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Help! I Can’t Pay My Taxes

Are you one of the millions of Americans who ended up with a tax bill instead of a refund this year? With the expiration of many COVID-19 tax relief programs, many taxpayers saw their tax refunds shrink or completely disappear. And in some cases, taxpayers received bills that were much higher than anticipated. If you’re one of the many who didn’t file on time because you can’t pay your taxes, help is available.

Ways to Pay Your Tax Bill

Although it’s too late to request a filing or payment extension, there are other ways to pay your tax bill. First, file your tax return ASAP! By missing the filing deadline, you are subject to a 5% failure-to-file penalty, which can quickly add to your tax bill. Even if you can’t pay anything, it’s better to file now and avoid the higher penalty fees. You’ll still be charged the failure-to-pay penalty, but this is much smaller (.5%). Next, it’s time to consider your payment options.

Online Payment Plan

If you’ve never missed a payment in the past and have filed as required, you will most likely qualify for an online payment plan. As the name suggests, you can apply online and receive immediate approval (if eligible) without having to call or write the IRS. There are two types of payment plans offered:

  • Short-Term Payment Plan. If you owe less than $100,000 (including penalties and interest), you’ll have up to 180 days to pay off your tax debt. There is no setup fee, but penalties and interest will continue to accrue. You can make payments through Direct Pay or by check, money order, or debit/credit card.
  • Long-Term Payment Plan. If you need more than 180 days to pay and owe less than $50,000, you can also apply for a long-term payment plan. Depending on how you plan to make your monthly payments, setup fees may be either $31 (automatic withdrawals) or $130 (non-direct debit).

Online payment plans are processed more quickly than requests submitted with electronically filed tax returns, even if your tax debt is not yet assessed. Low-income taxpayers may also qualify for a reduced setup fee.

Installment Agreement

If you don’t qualify for an online payment plan, the next option is to request an installment agreement (IA) by submitting Form 9465, Installment Agreement Request, or by calling 800-829-1040. The fee to apply is $107 (if making payments through direct debit) or $225 (non-direct debit).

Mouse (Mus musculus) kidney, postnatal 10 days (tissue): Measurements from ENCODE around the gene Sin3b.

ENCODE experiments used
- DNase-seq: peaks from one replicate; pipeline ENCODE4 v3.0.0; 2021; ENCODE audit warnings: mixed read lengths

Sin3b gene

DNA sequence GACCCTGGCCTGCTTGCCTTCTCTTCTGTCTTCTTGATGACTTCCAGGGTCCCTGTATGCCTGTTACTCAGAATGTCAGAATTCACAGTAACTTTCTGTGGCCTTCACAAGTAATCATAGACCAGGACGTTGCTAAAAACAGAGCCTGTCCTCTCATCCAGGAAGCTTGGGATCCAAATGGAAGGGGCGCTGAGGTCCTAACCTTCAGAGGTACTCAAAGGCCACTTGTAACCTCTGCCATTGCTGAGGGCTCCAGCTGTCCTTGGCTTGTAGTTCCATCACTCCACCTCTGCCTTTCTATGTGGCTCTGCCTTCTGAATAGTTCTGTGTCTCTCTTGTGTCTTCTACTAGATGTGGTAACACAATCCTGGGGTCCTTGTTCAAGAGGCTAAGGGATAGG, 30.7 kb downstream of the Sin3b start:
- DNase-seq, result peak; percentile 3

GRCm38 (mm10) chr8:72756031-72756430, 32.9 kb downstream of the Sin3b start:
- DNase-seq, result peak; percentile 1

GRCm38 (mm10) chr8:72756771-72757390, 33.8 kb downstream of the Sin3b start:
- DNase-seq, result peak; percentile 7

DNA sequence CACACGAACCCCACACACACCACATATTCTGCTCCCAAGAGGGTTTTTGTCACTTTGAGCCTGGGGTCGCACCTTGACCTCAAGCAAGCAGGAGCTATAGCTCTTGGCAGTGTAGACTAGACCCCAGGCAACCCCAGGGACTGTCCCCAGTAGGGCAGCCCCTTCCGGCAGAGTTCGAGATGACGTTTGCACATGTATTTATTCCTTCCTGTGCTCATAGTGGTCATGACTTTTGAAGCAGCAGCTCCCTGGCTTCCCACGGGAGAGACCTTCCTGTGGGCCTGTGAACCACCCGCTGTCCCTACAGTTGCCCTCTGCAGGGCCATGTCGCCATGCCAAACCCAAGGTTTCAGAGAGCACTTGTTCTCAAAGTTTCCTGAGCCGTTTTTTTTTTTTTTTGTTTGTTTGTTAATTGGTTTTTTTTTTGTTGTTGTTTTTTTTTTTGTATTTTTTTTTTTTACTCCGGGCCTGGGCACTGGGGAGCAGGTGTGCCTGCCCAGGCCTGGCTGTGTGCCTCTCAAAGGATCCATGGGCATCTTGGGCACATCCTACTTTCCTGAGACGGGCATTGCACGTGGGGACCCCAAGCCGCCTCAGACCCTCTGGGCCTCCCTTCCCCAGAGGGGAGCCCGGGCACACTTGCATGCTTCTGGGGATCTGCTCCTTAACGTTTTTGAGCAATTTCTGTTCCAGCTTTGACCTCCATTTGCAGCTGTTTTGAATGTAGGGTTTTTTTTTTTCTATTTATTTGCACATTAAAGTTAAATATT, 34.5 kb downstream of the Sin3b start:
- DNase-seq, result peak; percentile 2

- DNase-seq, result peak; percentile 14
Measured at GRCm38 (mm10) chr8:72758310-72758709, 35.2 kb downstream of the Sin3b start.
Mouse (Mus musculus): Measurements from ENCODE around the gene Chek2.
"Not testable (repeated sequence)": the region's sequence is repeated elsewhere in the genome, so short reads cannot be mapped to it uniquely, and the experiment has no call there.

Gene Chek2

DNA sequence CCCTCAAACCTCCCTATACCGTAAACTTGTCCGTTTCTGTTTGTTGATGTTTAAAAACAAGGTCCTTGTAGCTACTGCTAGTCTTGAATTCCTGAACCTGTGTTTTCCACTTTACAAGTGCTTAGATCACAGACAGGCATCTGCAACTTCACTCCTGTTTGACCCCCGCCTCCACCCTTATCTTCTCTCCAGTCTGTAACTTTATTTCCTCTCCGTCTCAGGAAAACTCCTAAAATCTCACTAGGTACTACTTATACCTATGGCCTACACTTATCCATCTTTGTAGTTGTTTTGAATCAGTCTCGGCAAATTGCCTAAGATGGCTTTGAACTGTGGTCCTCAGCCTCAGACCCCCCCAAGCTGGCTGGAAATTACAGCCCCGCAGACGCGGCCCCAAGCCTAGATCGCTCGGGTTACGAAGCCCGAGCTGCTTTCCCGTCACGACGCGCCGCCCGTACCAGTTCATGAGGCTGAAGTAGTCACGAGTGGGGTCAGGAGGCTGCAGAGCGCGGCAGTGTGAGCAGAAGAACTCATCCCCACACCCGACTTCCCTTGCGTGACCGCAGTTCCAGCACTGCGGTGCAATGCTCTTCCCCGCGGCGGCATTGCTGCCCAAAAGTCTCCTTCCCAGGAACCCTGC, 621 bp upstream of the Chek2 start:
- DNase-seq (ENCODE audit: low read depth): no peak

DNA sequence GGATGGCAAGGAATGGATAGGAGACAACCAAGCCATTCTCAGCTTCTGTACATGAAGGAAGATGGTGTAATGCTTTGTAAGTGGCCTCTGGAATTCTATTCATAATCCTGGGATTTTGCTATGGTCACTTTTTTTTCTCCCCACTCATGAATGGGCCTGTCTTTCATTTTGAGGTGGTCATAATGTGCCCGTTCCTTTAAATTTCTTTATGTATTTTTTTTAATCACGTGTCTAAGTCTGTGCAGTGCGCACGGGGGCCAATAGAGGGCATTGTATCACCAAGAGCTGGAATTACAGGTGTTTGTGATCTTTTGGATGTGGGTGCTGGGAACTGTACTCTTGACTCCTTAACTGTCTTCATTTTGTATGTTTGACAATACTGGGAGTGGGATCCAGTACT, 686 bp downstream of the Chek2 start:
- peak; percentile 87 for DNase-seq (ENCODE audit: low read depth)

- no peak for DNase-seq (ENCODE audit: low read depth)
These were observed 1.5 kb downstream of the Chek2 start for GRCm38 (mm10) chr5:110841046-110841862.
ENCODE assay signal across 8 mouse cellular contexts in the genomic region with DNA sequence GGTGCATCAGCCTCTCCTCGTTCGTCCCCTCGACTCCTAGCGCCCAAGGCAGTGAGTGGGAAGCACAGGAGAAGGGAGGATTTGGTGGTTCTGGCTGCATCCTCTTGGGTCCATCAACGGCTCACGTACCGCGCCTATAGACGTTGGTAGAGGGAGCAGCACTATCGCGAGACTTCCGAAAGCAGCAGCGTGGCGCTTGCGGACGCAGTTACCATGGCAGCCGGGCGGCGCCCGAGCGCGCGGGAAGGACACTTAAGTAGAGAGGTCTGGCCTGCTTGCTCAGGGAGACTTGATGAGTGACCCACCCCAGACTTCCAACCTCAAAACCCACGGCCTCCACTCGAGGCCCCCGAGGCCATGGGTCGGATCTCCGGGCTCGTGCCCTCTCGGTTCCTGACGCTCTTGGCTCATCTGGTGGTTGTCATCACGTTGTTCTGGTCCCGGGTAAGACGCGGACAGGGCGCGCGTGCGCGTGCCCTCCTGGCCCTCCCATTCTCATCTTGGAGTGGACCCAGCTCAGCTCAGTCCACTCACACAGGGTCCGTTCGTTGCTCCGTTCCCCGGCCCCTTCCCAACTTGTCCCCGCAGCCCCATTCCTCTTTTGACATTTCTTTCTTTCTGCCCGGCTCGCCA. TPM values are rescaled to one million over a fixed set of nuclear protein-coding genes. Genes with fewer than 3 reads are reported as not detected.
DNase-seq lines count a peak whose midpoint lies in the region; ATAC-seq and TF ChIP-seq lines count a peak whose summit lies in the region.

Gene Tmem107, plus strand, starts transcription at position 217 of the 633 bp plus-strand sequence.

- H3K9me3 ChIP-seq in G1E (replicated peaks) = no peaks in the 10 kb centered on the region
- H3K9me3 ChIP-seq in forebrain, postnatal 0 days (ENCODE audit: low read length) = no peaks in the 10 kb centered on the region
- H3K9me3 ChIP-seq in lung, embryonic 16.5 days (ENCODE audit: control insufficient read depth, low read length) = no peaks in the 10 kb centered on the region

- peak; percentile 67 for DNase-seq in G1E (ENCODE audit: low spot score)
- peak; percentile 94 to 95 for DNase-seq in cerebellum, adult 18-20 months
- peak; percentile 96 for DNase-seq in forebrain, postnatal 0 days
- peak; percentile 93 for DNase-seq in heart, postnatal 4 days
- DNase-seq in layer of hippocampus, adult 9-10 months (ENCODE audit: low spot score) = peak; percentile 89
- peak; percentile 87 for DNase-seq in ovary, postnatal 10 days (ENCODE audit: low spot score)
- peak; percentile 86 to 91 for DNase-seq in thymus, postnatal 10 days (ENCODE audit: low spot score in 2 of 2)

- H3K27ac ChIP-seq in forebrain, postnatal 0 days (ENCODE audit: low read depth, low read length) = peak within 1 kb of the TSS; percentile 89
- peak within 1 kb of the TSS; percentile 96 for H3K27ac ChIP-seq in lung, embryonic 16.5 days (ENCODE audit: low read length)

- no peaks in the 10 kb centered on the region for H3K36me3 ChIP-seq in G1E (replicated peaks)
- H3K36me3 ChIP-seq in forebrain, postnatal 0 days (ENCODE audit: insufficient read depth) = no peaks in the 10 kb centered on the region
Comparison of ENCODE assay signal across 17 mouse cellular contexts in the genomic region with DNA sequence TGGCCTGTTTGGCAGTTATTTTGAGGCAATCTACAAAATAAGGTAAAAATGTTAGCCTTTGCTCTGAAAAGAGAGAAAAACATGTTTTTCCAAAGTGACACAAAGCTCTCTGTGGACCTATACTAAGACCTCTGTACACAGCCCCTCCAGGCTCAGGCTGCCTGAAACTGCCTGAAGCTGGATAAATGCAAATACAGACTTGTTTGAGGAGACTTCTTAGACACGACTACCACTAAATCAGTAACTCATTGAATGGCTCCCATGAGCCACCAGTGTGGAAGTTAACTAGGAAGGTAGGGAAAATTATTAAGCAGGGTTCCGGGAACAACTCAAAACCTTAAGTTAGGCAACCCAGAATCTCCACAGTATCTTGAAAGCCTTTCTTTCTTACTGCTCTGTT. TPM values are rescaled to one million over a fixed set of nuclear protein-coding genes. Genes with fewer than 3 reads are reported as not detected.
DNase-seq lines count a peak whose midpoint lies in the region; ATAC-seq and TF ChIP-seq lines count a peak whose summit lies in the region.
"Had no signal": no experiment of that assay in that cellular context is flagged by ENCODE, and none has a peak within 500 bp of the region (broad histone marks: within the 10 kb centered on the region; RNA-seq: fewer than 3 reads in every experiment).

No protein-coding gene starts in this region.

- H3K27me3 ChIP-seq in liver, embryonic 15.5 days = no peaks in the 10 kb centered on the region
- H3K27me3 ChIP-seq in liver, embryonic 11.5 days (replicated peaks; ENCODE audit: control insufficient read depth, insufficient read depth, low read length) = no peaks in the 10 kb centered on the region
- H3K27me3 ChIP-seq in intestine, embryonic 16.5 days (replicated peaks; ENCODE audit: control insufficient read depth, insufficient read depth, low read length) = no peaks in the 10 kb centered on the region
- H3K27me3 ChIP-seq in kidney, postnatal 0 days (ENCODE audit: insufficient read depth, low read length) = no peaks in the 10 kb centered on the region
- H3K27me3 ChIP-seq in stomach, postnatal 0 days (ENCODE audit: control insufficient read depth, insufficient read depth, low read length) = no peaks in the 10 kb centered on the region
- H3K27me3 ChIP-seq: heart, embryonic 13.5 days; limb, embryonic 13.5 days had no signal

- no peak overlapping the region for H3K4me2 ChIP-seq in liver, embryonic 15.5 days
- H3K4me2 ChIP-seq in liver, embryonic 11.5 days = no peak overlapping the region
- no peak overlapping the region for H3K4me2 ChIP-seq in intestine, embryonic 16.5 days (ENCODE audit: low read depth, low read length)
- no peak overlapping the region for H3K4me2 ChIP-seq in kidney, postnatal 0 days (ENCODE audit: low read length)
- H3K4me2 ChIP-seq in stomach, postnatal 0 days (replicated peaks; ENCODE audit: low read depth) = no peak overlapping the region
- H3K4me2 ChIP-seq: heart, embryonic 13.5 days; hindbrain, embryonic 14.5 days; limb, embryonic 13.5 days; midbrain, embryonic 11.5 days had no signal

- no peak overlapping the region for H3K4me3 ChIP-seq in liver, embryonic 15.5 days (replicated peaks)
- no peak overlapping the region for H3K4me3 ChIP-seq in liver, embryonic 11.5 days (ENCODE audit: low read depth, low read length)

The IRS automatically approves IA requests (Guaranteed Installment Agreement) for taxpayers who owe less than $10,000 and meet the following conditions:

  • During the past 5 years, you (and your spouse, if filing jointly) have timely filed all income tax returns and paid any taxes due, and you haven’t entered into an installment agreement for the payment of income tax;
  • You agree to pay your full tax debt within 3 years and comply with the tax laws while the agreement is in effect; and
  • You’re financially unable to pay your tax bill in full when due.

You may also qualify for a Streamlined Installment Agreement if your tax bill is $25,000 or less, or between $25,000 and $50,000 and you agree to make payments by direct debit or payroll deduction.

Even if you do not qualify for either of these installment agreements, you may still be eligible for an installment agreement. A Notice of Federal Tax Lien determination and a collection information statement, however, may be required.

Partial Payment Installment Agreement

In cases of extreme financial hardship, it may be possible to get the IRS to accept a Partial Payment Installment Agreement (PPIA). Under this agreement, you will propose a payment amount that is less than your balance due and will not pay your balance in full by the Collection Statute Expiration Date (CSED). Additionally, you will need to complete a financial statement and supporting documentation to provide evidence of your hardship. The IRS will also file a Notice of Federal Tax Lien. The agreement is subject to change based on your future financial status.

Other Tax Relief Options

There are two other tax relief options for those who cannot pay their tax bills in full.

  1. Offer in Compromise (OIC). Getting the IRS to approve an OIC is much more difficult than requesting a payment plan or installment agreement. You’ll need to provide significant evidence that you are financially unable to pay your tax bill in full and the IRS has to determine that it will not be able to collect the full amount owed within the statute of limitations.
  2. Currently Not Collectible (CNC) Status. If your financial situation is dire and you cannot afford to make any payments toward your tax balance, the IRS may consider placing you in CNC status. This will halt all collection activities (excluding liens). Additionally, you will not be required to make any payments on your tax debt until your financial situation improves. If the statute of limitations runs out, your tax debt will be forgiven.

Both of these options involve complicated processes that most taxpayers will find overwhelming to handle on their own. We strongly encourage seeking the assistance of a licensed tax professional if you decide to move forward with either of these tax relief programs.

If you can’t pay your taxes and want to explore your options, contact Tax Defense Network for a free, no-obligation tax consultation at 855-476-6920.